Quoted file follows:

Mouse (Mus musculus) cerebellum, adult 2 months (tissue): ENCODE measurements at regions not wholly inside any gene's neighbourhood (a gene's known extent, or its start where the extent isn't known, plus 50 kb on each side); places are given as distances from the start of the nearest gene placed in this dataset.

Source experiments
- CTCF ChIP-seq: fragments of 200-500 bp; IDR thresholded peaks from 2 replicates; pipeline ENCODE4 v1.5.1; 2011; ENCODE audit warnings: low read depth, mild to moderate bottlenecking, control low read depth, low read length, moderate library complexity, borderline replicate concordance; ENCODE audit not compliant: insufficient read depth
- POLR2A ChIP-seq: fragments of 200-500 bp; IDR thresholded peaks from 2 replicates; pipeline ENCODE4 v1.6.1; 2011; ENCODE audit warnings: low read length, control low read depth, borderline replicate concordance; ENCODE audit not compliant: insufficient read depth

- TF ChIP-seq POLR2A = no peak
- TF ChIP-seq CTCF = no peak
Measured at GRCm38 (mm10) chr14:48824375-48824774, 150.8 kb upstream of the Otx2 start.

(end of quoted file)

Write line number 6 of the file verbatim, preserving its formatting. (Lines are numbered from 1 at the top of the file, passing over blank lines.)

- TF ChIP-seq CTCF = no peak